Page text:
So as usual I am really looking forward to getting my team to Quito, Ecuador this Saturday. It's the first mission trip for all but one and most have never been out of the country. We're a part of ChildReach Ministries ( and will spend time painting at Nuevos Amigos Christian School, visiting Compassion Internationals child survival and leadership development programs, meeting the kids we sponsor, attending a cross cultural worship service, putting on a VBS/Carnival and seeing poverty on a level that is hard to compare with anything in the United States.

And my team doesn't realize it yet, but we will become fast friends. I am always amazed at how this takes years to accomplish when we are all wrapped up in jobs and school and parenthood and whatever but takes about 4 days on the mission field. Why is that? I believe it's because of what we experience together: incredible joy, deep sorrow, a God who comes on strong and is way bigger than we ever imagined.

So are you ready Tom, Christy, Shawn, Krista, Kim, Jeff, Marty, Lisa, Jonathan, Rachel and Karissa? Ready to meet people who live in extreme poverty but have incredible joy?
Ready to have your heart broken by the beautiful brown haired, brown eyed children of Ecuador? And ready to make some friends and have an experience you will remember for the rest of your life? Here we go............

god moments


I'm learning that most "God Moments" happen along the way to somewhere else. They are unexpected, unplanned. They seem like interruptions. I think I end up missing most of these moments. I'm a planner and don't like changes to my schedule.

Jesus was good at this. Much of his interaction with people seems to have occurred on the way to somewhere. He was great at being truly present in the moment. He soaked in every opportunity to be with people.

Last night at the Lock 3 concert in Akron we met a dad and his two daughters. But not until we were leaving. It was crowded so my wife Chris told them they could spread out a little into our space (they were sitting behind us on the lawn). We chatted a bit and were amazed to discover they are driving up from Columbus every weekend for these concerts. "We don't have anything like this", the dad said. He told us hid oldest daughter, who looked maybe 12, loves older music like The Beatles.

And as I walked away and drove home, I thought about them. I wanted to connect with them in a deeper way. Like offering them a place to stay when they come up. But I didn't.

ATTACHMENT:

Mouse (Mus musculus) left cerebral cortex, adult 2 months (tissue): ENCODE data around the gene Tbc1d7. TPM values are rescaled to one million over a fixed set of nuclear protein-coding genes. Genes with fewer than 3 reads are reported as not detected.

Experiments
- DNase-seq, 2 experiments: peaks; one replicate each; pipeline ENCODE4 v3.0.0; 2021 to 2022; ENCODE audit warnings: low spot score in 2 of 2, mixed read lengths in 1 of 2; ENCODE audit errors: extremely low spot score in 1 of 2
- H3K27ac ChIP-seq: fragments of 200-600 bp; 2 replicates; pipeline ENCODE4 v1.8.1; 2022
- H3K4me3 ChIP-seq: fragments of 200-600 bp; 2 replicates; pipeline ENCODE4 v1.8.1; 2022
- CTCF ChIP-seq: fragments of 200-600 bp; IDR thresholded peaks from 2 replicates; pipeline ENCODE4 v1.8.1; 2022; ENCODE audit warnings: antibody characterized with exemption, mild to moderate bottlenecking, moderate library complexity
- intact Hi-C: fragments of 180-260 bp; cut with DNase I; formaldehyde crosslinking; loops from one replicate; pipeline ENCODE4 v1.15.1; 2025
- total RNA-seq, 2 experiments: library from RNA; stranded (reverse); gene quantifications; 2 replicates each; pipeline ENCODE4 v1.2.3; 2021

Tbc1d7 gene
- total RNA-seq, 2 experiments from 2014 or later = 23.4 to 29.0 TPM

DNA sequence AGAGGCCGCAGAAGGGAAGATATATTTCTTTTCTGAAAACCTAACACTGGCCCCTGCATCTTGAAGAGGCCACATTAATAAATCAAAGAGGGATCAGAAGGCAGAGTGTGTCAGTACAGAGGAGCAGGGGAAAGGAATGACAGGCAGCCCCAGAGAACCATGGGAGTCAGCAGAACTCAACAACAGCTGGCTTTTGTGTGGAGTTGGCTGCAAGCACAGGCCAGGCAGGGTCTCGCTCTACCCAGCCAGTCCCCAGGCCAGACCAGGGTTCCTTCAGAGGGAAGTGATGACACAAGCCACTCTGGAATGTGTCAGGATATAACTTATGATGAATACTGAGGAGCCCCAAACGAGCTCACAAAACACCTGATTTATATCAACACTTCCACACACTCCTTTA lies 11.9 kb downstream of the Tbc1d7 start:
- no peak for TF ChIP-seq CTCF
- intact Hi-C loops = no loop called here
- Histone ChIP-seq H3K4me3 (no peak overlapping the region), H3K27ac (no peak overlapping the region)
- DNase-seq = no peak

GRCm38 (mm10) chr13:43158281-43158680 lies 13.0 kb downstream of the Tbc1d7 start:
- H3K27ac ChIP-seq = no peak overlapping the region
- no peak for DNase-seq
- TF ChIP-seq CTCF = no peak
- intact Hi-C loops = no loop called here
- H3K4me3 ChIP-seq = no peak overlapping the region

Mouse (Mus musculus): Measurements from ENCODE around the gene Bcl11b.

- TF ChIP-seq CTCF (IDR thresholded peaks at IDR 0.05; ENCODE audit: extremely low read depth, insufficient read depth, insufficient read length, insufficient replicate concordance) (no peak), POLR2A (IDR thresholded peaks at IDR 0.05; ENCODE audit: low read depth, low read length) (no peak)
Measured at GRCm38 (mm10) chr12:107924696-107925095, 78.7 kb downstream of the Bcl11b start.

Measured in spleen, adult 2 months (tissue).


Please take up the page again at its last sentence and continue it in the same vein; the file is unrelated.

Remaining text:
Did I miss a "God Moment" last night?

"ReJesus: A Wild Messiah for a Missional Church"


I don't know about you, but I'm bored with middle-class, good mannered religion. And just like God vandalizing the temple curtain, authors Michael Frost and Alan Hirsch spray graffiti on the church wall. But not out of contempt. They do it in deep love for her, asking her, asking you and I, to turn; to re-turn to the core of the founder. Jesus the Nazarene.

While the book is somewhat of a difficult read, I recommend trudging through it. Their sentiment about the church, especially in the West, resonates with me:

"To be sure, we do not like gatherings of strangers who never meet or know each other outside of Sundays, who sit passively while virtual strangers preach and lead singing, who put up with second-rate pseudo-community under the guise of connection with each other, who live different lives from Monday to Saturday than they do on Sunday, whose sole expression of worship is pop-style praise and worship, who rarely laugh together, fight injustice together, eat together, pray together, raise each others' children together, serve the poor together, or share Jesus with those who have not yet been set free. We do not like the church if it's a fractured organization with hundreds of competing creeds, names, and doctrines, teaching a multitude of contradictory beliefs and insisting on compliance with a raft of recently invented traditions. But if it's a family of Jesus followers striving, no matter how inadequately, to be Christlike, holistic, peace-loving, worshipful, devoted, graced, holy and healthy, then we will love it with every ounce of physical and emotional strength we have."


Schario Family Adventure


My friend/mentor/guy I can tell anything to/brutha from anotha mutha and his family are in Quito, Ecuador for the summer. They are there to give themselves away by serving children in poverty. They will meet some incredible people. They will come home filled up with God and Hope.